In The Season Of Giving: Unwrap The Truth For Your Creative Loved Ones

Image - iStockphoto: Stacey Newman
Image – iStockphoto: Stacey Newman

A Token Of Your Esteem: Honesty

The greatest gift you can give to a creative friend or relative sometimes is a compassionate, thoughtful, patient negativeresponse.

Not negative in terms of how you say it or any intention of being hurtful. Exactly the opposite: negative in the sense of an authentic, truthful reaction in a world much too fond of happy talk and glib compliments.

Let me give you a few details of how this point has come up.

In this article, When ‘There Are No Words,’ I Can’t Even, I wrote about my concern that our natural tendency to adopt and communicate in our culture’s “pop-speak,” as I’ve started calling it, could eventually lead professional writers to lose touch with some of the language’s greatest depth and potential.

As a point of clarification: Slang has been and always will be with us, yes. And in many cases, slang, contemporary expression is precisely what a writer wants to use. What was under discussion in this case was the fact that professional writers under the same bombardment as everyone else of media-driven yak —yada-yada-yada — may be prone to do less with language than might have been the case in less “noisy” times.

On a fast tweet, OMG may work beautifully, but it shortchanges a reader when it comes time to engage in literature — of any genre, by the way, not just literary work.

2014-12-24_8-07-40The story is at Writer Unboxed (WU), a highly regarded and well-trafficked site with which I’m a regular contributor. While I think WU has material that’s helpful for authors at any stage of development, the site probably is most useful to authors who are either moving work through our content-glutted market already or about to — both traditionally and self-published.

Writer Unboxed is largely craft-oriented, but in the wider sense: you read observations not only about writing but also about the developing craft of author-marketing, business resources, and a good bit about what I’d call the “Who Are We?” questions — as in who are writers today? What do writers of books, authors, mean in a culture gone screen-happy?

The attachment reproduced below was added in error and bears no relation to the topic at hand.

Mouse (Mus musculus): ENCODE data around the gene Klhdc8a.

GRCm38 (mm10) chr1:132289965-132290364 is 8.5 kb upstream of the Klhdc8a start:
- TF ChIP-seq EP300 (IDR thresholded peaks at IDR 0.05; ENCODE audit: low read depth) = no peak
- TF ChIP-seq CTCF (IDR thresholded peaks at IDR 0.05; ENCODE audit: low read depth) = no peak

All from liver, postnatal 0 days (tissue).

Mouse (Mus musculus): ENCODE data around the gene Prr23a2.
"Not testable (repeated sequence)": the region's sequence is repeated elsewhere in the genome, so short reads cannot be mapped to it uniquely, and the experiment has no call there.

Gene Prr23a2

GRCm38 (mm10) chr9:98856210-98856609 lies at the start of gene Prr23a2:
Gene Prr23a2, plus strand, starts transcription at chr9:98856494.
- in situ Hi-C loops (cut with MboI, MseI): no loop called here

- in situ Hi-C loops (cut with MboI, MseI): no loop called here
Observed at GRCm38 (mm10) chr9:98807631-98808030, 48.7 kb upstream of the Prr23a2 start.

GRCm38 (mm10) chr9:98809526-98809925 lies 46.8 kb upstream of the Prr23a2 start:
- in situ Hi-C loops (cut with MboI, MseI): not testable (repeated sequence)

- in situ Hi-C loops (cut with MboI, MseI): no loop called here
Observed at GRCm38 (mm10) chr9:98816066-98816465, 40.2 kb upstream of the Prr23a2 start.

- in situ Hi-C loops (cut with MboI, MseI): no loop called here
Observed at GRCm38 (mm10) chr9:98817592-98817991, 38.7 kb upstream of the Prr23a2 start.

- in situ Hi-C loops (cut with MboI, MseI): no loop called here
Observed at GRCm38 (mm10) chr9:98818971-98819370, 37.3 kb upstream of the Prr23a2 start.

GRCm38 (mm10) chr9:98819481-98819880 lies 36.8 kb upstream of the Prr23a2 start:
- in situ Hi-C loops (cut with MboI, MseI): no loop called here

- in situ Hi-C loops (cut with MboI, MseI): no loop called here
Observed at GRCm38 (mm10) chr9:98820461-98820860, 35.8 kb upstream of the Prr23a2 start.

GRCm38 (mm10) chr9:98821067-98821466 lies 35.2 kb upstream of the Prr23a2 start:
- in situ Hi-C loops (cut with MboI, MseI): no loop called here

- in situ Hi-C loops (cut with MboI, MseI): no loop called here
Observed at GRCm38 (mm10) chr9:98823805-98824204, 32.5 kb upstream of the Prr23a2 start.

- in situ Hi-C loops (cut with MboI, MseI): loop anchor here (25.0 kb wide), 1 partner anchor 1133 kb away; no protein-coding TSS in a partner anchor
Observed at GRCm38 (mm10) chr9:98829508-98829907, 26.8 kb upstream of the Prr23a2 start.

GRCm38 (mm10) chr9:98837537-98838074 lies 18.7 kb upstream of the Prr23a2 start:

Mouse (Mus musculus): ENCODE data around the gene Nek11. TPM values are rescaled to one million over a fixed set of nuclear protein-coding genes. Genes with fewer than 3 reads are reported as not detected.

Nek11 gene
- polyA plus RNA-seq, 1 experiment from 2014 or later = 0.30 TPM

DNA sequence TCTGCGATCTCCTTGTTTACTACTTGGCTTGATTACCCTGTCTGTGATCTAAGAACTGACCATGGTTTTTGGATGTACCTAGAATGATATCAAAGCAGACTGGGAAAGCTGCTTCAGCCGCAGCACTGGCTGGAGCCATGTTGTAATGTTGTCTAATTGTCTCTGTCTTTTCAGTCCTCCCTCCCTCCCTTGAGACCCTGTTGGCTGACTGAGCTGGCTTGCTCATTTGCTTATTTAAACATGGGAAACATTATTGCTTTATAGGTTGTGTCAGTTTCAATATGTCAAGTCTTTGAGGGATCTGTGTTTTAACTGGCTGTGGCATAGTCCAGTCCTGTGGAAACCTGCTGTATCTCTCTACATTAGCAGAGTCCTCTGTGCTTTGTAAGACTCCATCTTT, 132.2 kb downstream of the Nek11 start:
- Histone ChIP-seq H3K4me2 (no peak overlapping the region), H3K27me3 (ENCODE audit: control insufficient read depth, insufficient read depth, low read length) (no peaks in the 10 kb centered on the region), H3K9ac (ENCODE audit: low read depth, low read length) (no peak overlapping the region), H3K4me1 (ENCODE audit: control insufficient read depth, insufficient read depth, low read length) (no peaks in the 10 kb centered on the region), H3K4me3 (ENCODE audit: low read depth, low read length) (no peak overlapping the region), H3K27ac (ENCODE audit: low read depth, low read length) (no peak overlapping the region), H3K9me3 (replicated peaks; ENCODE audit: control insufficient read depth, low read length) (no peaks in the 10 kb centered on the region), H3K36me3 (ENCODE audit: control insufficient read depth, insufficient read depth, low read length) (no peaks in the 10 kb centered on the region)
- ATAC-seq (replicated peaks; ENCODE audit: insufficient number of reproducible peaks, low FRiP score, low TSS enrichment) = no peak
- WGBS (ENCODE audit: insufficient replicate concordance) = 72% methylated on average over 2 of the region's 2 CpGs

My role at Writer Unboxed is to provide a monthly piece that gets at one or more of the difficult-to-discuss issues that writers and the publishing industry are facing today, particularly those that can be controversial. “Provocations in Publishing,” we call this series because it tends to involve the kind of topics that could provoke reactions from a doorknob. “Hot-button issues,” as the cliché-mongers love to say.

One reason to take these dicey issues head-on as we do in these columns — and in the commentary that the Writer Unboxed community is rightly well-known for — is that strong feelings can make it hard to get a clear reading of what’s in front of us. The publishing industry as a whole, and the authors working in and around it, have been through a wrenching several years of digital disruption. In nearly every sector of the business, you can find moments when someone held out for a tradition being trampled by technology’s tools, times when resistance looked preferable to change. Drama, even melodrama, has been the mode for a long time. Everybody’s tired.

Read More

There’s more: Read the full story at Thought Catalog

By Porter Ander­son | @Porter_Anderson

Writing on the Ether: In The Season of Giving: Unwrap The Truth For Your Creative Loved Ones 

Originally published by Thought Catalog at



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